Then the chosen pointer is followed to a node in the level below (aka. a "hop"). That node might be yet another intermediate index node with key values and pointers only. In that case, the same process as above repeats. But if instead the node below is a leaf data node, in the bottom, then that node contains the data rows as well as the their key values, and the search is complete. The data is hence "clustered" together, in the exact order of their index key values.
But the actual operation underlying the search, might be a select, an insert, an update or a delete. And when that operation changes the data pages, the clustered index tree above might have to change as well.
In other words, the top root and intermediate nodes below contain tables of index keys and pointers, and the leaf nodes contains the full row data (except when columns are too big to fit, then the datapage itself also contain pointers to special data pages, but lets keep this simple).
It's a balanced+ tree, meaning that there can only be allowed a maximum difference of one intermediate node layer in any path. The tree is continually flattened, to keep the number of hops needed to lookup an index, as low as possible, for all different key values, and therefore as fast as possible.
Nodes consists of data pages within physical files
What does an index tree look like?
Here is a simplified example with a 5-way B+ tree.
The offset array is an internal pointer to the index rows, which grows backwards, from the end and up. It's is much more efficient to manage such an array of internal pointers that's in (backwards) order, than to move the individual index rows around on disk.
Realistic SQL Server B+ index tree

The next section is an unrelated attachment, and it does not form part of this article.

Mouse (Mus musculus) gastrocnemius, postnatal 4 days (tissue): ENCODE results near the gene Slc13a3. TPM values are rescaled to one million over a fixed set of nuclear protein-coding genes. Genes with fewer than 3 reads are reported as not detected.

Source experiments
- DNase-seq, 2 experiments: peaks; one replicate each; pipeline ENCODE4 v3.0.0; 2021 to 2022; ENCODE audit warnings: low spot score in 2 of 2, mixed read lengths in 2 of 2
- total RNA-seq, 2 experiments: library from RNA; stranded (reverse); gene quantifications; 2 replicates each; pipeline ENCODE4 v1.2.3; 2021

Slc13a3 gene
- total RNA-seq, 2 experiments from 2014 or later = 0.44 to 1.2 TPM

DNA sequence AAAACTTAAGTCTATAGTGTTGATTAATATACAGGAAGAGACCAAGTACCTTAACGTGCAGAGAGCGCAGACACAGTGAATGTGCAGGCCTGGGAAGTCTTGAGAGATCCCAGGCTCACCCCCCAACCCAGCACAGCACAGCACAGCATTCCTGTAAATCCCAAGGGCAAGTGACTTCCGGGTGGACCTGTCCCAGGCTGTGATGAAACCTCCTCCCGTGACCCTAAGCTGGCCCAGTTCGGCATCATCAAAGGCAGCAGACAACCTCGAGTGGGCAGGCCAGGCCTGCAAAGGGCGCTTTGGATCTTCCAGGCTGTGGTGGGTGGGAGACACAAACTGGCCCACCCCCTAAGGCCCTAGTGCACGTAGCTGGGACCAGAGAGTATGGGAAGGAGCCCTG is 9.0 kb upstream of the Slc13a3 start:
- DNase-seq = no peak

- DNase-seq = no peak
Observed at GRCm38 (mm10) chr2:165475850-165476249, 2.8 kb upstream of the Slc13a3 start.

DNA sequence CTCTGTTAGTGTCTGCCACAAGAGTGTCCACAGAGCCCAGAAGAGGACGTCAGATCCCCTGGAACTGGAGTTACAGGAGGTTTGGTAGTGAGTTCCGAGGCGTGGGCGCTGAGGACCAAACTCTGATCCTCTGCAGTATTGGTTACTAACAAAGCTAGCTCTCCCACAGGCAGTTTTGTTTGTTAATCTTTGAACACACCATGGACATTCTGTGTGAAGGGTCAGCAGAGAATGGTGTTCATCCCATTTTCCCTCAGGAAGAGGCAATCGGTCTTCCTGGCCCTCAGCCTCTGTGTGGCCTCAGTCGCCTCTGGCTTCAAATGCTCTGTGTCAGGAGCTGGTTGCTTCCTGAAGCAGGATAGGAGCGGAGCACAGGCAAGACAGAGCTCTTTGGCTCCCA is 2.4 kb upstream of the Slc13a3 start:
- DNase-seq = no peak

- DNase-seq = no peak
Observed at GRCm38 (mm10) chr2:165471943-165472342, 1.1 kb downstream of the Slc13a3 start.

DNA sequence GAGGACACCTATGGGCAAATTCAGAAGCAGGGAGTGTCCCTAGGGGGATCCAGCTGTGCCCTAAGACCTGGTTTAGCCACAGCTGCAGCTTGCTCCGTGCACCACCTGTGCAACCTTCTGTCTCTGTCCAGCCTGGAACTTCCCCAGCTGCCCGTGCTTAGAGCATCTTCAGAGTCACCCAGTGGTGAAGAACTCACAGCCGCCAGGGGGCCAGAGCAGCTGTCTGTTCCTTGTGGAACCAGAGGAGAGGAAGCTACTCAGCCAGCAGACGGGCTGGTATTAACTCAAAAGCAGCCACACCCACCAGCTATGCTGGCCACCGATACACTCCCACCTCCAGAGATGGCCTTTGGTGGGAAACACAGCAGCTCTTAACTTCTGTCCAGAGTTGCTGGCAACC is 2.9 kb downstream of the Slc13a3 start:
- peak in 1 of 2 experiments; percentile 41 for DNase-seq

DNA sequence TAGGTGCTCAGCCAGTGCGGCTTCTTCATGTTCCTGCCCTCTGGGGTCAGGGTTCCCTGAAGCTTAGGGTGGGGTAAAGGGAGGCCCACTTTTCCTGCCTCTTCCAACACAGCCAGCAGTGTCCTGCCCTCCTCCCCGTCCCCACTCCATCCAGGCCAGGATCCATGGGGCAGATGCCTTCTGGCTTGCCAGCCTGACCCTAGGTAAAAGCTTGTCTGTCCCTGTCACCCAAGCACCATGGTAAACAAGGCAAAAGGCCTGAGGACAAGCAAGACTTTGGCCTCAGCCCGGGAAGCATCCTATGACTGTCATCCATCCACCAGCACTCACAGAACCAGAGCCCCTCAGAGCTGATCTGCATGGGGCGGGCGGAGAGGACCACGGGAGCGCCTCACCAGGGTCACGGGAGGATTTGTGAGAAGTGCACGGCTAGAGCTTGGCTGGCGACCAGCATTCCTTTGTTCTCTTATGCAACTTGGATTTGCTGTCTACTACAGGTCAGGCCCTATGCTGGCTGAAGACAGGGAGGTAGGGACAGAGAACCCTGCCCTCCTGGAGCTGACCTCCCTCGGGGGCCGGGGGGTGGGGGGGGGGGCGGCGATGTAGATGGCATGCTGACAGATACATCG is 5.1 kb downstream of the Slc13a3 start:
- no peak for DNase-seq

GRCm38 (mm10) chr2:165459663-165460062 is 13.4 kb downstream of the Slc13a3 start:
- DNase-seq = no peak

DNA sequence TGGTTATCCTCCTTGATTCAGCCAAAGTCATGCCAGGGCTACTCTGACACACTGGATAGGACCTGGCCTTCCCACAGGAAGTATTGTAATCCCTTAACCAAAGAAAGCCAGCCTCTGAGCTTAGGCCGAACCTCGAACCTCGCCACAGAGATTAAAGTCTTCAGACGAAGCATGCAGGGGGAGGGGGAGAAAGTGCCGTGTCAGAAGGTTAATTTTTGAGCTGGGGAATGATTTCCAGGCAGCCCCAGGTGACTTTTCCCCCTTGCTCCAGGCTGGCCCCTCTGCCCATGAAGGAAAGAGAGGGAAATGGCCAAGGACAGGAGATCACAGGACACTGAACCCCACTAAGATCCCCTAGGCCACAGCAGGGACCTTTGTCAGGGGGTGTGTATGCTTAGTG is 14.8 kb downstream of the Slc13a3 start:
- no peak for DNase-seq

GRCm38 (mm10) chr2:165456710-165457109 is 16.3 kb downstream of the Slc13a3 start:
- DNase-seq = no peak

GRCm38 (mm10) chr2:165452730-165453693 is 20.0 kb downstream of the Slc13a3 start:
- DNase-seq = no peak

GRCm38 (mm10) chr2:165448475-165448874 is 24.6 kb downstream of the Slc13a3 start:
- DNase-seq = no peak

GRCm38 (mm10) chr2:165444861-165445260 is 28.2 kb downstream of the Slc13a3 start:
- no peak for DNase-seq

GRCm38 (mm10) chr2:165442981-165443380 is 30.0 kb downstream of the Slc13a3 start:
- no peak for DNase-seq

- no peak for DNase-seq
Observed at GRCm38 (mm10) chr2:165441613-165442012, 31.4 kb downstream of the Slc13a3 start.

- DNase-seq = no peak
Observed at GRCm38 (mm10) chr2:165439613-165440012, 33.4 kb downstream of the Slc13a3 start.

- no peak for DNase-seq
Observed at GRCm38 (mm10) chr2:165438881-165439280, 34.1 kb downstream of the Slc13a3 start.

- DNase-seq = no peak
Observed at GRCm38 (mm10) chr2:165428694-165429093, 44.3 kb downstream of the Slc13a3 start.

A small index key size will let us store many index rows (keys + pointers) in each 8-KB index node page. A bigger key size will use more bytes per row, resulting in less index rows - this can possibly mean more intermediate node levels, even many more for tables with many rows.
That's all fine and dandy. We can understand that a 16 byte GUID key will take up four times as much space as a 4 byte integer, which makes the number of levels and hops bigger and slower for big tables.
More details on how index keys are searched
When the engine (decides it should) do a search based on any index key, it starts from the top, hop down to the next node level (vertically down in the tree), by following a 6 byte node pointer in the index row. Pointer adresses consists of data file id, page id and offset id within that page.
Which pointer is decided based upon whether the key value in question is less than or greater than that row key. There is a pointer below and a pointer above all key values. And after some hops, it lands in the bottom node layer, the so called leaf node layer, and this is also where the actual rowdata is usually stored (binary large objects like varchar [max] and variable length columns that overflow the 8 kilobyte page limit are also stored here, but in different pages). If you inspect a query plan, this operation is called an "index seek" and is the most effective search method, and is what you should strive for.
Intermediate index pages are double-linked, and when they are sequentially searched forwards or backwards (horizontally in the tree), it's called an "index scan". Data pages are also double-linked, and when scanned sequentially it's very costly, require much I/O, takes longer to process, should be avoided, and that operation is called a "table scan".
Primary key as default clustered key
If you are using Microsoft SQL Server as your database system, the default behavior is that the primary key is automatically set to be the table's clustered index - which now is a random, long string of letters and numbers.
There can be zero or one clustered index per table.
This clustering key also gets used as the lookup value for any nonclustered indexes. The table's datarows are stored in the order of the clustered index (actually as part of the clustered index itself; within the leaf nodes in a balanced tree). You can also set a clustered index on something other than the primary key.
Hops required for different index keys